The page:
It is not sufficient for all, but efficient only for the elect.

    As I stated, if there were no elect in this fallen world on which God exercised His sovereign mercy, if God had no desire to redeem anyone from the fallen race of Adam, then there will be no need for Christ to come, and there will be no need for the cross.

    There won't even be a Bible to read because according to Romans 15:4 "whatsoever things were written aforetime were written for our learning ......."
     
  15. Jim1999

    Jim1999
    Expand Collapse
    <img src =/Jim1999.jpg>

    Joined:
    Aug 10, 2002
    Messages:
    15,460
    Likes Received:
    0
    You don't believe that Jesus died for all, but instead of some?

    Cheers,

    Jim
     
  16. pinoybaptist

    pinoybaptist
    Expand Collapse
    Active Member

    Joined:
    Mar 17, 2002
    Messages:
    8,123
    Likes Received:
    1
    Were you addressing this question to me ?

    If to me, then yes, I don't believe Jesus died for all mankind, his elect are among mankind yes, and he died for all of them whether rich, poor, in-between, bond, free, white, black, king, slave, ruler, subject....

    He died for many, as opposed to all, yes.
     
  17. Jim1999

    Jim1999
    Expand Collapse
    <img src =/Jim1999.jpg>

    Joined:
    Aug 10, 2002
    Messages:
    15,460
    Likes Received:
    0
    Then you believe in a limited atonement, a non-existant free will and an invitation to come as a falsehood or at least a deception. "the whosoever" of "whosever will may come" is untrue.

    Cheers,

    Jim
     
  18. John Toppass

    John Toppass
    Expand Collapse
    Active Member

    Joined:
    Aug 12, 2008
    Messages:
    1,062
    Likes Received:
    7
    I hope I do not lean toward Calvinism or Arminiumism. I do not need to proclaim to be a follower of men who twist and massage the scripture so that they rise up in the eyes of those who follow them. Jim Jones did this also, except he took it even farther.

    I follow Christ Jesus, Son of God. God does not need some French guy or Dutch guy to come along and show us the way.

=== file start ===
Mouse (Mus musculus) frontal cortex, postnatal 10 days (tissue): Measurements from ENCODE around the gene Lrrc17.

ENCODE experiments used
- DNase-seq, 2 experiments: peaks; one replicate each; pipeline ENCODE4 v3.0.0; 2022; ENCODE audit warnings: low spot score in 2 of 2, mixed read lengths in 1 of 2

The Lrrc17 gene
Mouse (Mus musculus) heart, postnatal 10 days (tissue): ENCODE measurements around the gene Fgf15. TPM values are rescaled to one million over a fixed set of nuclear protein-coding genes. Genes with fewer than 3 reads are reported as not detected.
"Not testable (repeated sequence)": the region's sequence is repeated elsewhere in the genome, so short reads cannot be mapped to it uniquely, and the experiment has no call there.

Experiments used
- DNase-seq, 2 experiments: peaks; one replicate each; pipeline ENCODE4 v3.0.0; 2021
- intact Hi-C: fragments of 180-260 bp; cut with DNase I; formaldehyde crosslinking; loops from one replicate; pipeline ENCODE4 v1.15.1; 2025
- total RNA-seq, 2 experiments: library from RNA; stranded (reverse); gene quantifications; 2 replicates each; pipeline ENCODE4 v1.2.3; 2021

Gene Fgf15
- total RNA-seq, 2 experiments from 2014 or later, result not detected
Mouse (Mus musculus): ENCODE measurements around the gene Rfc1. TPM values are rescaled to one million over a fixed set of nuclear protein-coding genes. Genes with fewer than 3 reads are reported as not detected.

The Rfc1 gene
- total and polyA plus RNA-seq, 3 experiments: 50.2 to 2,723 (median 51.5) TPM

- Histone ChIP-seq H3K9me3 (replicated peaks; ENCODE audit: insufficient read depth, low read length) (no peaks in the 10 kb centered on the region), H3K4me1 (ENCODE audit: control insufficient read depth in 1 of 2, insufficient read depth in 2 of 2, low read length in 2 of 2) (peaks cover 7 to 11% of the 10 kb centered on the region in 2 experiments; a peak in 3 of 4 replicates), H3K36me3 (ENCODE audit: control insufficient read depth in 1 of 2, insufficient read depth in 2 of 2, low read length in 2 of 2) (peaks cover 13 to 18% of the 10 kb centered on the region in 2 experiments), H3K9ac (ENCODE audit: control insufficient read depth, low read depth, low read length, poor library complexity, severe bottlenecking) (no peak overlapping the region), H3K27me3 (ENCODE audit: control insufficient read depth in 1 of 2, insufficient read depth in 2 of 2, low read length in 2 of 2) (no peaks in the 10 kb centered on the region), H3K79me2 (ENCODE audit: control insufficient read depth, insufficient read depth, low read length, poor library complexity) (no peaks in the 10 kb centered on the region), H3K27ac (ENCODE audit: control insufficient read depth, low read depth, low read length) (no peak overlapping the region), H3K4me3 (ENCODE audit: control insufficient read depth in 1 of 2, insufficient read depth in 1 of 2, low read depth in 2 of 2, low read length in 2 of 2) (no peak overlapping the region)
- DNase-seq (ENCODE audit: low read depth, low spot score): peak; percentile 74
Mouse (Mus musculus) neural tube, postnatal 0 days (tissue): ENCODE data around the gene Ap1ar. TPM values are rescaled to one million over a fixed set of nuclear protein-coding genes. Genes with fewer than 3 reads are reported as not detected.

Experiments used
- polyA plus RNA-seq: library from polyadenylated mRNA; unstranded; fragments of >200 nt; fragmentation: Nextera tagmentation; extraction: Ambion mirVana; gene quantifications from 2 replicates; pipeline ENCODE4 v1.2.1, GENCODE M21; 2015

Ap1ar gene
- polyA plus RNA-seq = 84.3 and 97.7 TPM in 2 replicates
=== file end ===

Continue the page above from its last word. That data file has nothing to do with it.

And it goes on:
Jesus Christ is the only way to the Father, no man comes to the Father except through the Son. Following another will only lead to Hell.

    Neither Cauvin (Calvin) or Harmenszoon (Arminius) said anything in the scripture that was new to the true believer. It seems they did try to add their own thoughts to the scripture and it also seems they were successful.
    (just look at all the folks that claim to be their followers)

    It seems to me that with all the arguing and bad feeling coming out of the differences is almost cultic.

    Quote or study a person, but only follow Jesus Christ.:jesus:
     
  19. SolaSaint

    SolaSaint
    Expand Collapse
    Well-Known Member

    Joined:
    Nov 27, 2009
    Messages:
    2,824
    Likes Received:
    25
    Amen Brother :thumbsup:
     
  20. pinoybaptist

    pinoybaptist
    Expand Collapse
    Active Member

    Joined:
    Mar 17, 2002
    Messages:
    8,123
    Likes Received:
    1
    I believe in a limited atonement, correct, not the way Calvin or Calvinists do, as stated in "the blood is for all, but efficient only for the elect", not verbatim.

    I believe, as I said, the blood is effective, and intended, only for the elect, period.

    Free will is non-existant for the unelect. Free will is for the elect. They and only they can choose to obey, or disobey and all the commands that both Arminians and Calvinists quote in terms of blessings and cursing, obey or disobey, do this and I will do this, don't and I won't, were given to Israelites in the Old Testament, and only to Israelites, typifying and illustrating God's dealing and commands to those who are of true Israel, composed of both Jew and Gentile, in the New Testament, who will become believers, and disciples, in a gospel church, under gospel instruction.

    This is borne out by the Scripture: For whatsoever things were written aforetime were written for our learning, that we through patience and comfort of the scriptures might have hope. (Romans 15:4).

    And further reinforced by another scripture:

    Neither let us commit fornication , as some of them committed , and fell in one day three and twenty thousand.
    Neither let us tempt Christ, as some of them also tempted , and were destroyed of serpents.
    Neither murmur ye , as some of them also murmured , and were destroyed of the destroyer.
    Now all these things happened unto them for ensamples: and they are written for our admonition, upon whom the ends of the world are come .

    As for the whosoevers and whatsoevers who may come, these are those who have ears to hear, and eyes to see.

    They certainly aren't every Tom, Dick, and Harry or Jane, Lucy, and Susan.
     

Share This Page

Loading...